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Easy Ways to Cook Ahi Tuna Steak

by Amrita Chuasiriporn, studioD

Ahi tuna steaks have a mild flavor that isn’t overly fishy, so your family may welcome it over other kinds of fish. Because the steaks are a uniform thickness, they make it a snap for you to put a nutritious and delicious meal on your family’s table in no time. To make it even more enjoyable, have your family help you put the meal together before cooking.

Flavoring Ideas

Ahi tuna is very flavorful and robust, and you and your kids may decide you like its natural flavor without any enhancement. However, if you want to change it a little, soy-sauce-based Asian marinades work well with ahi tuna steaks. For other options, experiment with premade marinades or salad dressing mixes that appeal to you. Use boldly flavored ones that will stand up to the strength of the tuna’s flavor, and choose low-sodium versions to keep your family’s sodium intake down. Keep the tuna in a marinade in your refrigerator for at least an hour before you plan to cook it. The longer it marinates, the more flavor the tuna absorbs.


Ahi tuna steaks cook quickly and can dry out easily. To keep all those delicious juices inside your steaks, sear them in a pan on the stove. Heat a nonstick pan until it is very hot and use a little of your favorite vegetable or olive oil. Put a couple of seasoned steaks in the pan, and do not flip them until they have a nice brown crust on them. The amount of time needed will vary depending on the thickness of your tuna steaks, so watch them as you sear them. Sear them on the other side, then stick them in a low oven -- about 300 degrees Fahrenheit -- for five minutes to finish cooking. Properly cooked ahi tuna steaks will be just a little pink in the very middle. If your family prefers more well-done tuna steaks, cook them a minute or two longer. Don’t overcook, because the tuna can quickly dry out, even if you marinated it before cooking.

Grill or Broil

Preheat your grill on its highest setting, then put the tuna steaks onto the grill carefully with tongs. Rotate the steaks by a quarter turn of your wrist after about three minutes to get nice grill marks your family will admire. Flip the tuna steaks after another three minutes and repeat the process. Tuna steaks are done when they’re firm and just slightly pink in the center, but just like with searing them, cook them longer if your family prefers it. Broiling works similar to grilling, only you won’t be able to get nice grill marks on the steaks. Put a layer of aluminum foil on any pan you broil your tuna on for easy, quick cleanup after dinner.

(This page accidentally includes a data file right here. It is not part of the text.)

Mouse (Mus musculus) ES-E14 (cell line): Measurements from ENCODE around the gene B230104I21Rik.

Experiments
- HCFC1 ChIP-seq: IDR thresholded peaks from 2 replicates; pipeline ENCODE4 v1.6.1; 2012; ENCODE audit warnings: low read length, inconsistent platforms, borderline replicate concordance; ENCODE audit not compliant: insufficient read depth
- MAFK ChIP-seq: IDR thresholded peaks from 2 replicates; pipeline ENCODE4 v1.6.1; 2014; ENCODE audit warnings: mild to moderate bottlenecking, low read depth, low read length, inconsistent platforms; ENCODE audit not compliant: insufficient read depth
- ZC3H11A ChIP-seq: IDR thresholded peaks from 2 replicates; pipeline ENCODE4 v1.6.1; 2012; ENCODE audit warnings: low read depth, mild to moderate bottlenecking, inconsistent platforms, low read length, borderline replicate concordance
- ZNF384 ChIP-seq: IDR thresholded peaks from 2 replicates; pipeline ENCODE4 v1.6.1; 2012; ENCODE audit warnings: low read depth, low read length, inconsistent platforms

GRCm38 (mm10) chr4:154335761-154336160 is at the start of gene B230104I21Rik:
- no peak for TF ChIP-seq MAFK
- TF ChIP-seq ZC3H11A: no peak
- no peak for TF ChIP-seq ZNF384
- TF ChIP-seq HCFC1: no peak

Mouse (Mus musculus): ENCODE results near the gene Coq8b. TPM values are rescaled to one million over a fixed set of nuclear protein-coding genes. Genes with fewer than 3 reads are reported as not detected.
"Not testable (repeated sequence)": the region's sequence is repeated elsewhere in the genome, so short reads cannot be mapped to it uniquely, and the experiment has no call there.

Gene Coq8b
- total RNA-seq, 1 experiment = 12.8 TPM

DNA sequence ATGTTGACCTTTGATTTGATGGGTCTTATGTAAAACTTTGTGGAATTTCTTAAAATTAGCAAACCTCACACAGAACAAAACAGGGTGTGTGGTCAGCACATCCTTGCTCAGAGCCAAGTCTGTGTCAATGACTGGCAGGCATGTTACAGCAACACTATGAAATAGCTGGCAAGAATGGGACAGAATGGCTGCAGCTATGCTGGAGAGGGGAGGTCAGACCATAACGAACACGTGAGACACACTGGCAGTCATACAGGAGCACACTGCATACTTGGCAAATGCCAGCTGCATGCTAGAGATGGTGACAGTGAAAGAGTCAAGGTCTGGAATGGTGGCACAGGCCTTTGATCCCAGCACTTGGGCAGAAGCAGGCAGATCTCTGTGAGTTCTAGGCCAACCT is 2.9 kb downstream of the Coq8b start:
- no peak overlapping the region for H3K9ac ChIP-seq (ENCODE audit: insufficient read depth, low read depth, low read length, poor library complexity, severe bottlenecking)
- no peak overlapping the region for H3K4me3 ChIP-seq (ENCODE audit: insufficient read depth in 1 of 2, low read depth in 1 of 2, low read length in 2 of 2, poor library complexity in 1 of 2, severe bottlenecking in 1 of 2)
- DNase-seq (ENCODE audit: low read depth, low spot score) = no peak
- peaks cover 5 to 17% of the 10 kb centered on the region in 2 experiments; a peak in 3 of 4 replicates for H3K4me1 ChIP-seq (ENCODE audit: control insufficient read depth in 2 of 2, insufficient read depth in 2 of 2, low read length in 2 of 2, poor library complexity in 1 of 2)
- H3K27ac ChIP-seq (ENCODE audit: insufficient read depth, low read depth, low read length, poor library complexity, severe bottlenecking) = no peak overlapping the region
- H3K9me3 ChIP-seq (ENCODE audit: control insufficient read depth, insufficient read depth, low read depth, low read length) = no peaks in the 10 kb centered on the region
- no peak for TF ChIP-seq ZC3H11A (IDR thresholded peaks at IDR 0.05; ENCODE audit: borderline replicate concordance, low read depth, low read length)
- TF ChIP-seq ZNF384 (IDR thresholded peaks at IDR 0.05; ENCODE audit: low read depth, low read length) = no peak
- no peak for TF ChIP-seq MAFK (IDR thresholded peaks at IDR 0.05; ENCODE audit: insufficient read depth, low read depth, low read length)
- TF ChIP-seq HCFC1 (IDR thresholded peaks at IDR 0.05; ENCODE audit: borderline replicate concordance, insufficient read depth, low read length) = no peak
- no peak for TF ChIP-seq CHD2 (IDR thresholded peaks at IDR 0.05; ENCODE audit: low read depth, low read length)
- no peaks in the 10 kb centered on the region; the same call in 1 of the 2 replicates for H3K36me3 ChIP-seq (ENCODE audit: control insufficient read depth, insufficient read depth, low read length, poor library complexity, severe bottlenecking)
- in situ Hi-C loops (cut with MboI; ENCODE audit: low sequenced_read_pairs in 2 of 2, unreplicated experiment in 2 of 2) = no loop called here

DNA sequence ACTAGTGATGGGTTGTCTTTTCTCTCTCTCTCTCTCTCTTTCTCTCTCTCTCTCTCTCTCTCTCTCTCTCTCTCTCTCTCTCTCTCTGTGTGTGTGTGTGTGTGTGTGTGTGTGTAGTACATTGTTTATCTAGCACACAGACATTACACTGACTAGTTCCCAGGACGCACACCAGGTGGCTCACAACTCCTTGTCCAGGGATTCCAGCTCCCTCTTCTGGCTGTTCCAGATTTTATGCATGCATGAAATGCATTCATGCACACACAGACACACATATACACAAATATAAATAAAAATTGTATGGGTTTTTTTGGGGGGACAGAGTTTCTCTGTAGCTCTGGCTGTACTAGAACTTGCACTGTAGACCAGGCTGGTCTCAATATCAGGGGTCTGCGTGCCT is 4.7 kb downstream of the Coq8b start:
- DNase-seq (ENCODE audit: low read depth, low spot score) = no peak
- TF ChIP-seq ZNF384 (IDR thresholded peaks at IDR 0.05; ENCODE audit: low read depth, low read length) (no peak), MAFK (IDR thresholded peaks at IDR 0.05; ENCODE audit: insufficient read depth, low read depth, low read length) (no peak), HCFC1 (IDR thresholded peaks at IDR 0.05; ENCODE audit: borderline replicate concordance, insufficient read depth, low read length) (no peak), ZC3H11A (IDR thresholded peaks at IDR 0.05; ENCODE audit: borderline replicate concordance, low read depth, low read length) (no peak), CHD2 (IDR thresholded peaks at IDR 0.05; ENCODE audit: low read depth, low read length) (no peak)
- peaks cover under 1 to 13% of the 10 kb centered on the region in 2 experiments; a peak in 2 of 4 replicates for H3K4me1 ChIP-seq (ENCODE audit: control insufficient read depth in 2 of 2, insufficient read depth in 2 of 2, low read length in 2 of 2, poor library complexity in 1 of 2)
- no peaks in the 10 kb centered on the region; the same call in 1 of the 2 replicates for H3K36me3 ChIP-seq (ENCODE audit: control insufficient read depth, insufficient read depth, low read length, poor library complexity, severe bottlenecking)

Have your kids and other family members customize their tuna steaks by baking them in little parchment paper packets in the oven. Cut a big piece of parchment paper for each member of the family. Put a plate of tuna steaks in the middle of the table. Give your family choices of any thinly sliced vegetables, along with quick-cooking rice or noodles. Line up some marinades and salad dressing mixes on the table for them to use to flavor their individual dishes. Have them add no more than a cup of vegetables and 1/4 cup of quick-cooking rice or noodles to their parchment packets. Place the tuna steaks on top and add a little marinade. Instruct your family members to fold the parchment up over the top of the tuna, so it’s completely closed and nothing leaks out the sides. Staple the parchment packets shut, then put them on a baking sheet and bake at 350 degrees Fahrenheit for about 20 minutes. The liquid from the marinade and seasonings, combined with the juices of the tuna and vegetables, will gently steam the contents of each packet, and your kids will get to eat their tuna exactly how they like it.


  • "The Professional Chef"; The Culinary Institute of America; 2006

About the Author

Amrita Chuasiriporn is a professional cook, baker and writer who has written for several online publications, including Chef's Blade, CraftyCrafty and others. Additionally, Chuasiriporn is a regular contributor to online automotive enthusiast publication CarEnvy.ca. Chuasiriporn holds an A.A.S. in culinary arts, as well as a B.A. in Spanish language and literature.

Photo Credits

  • Jupiterimages/Pixland/Getty Images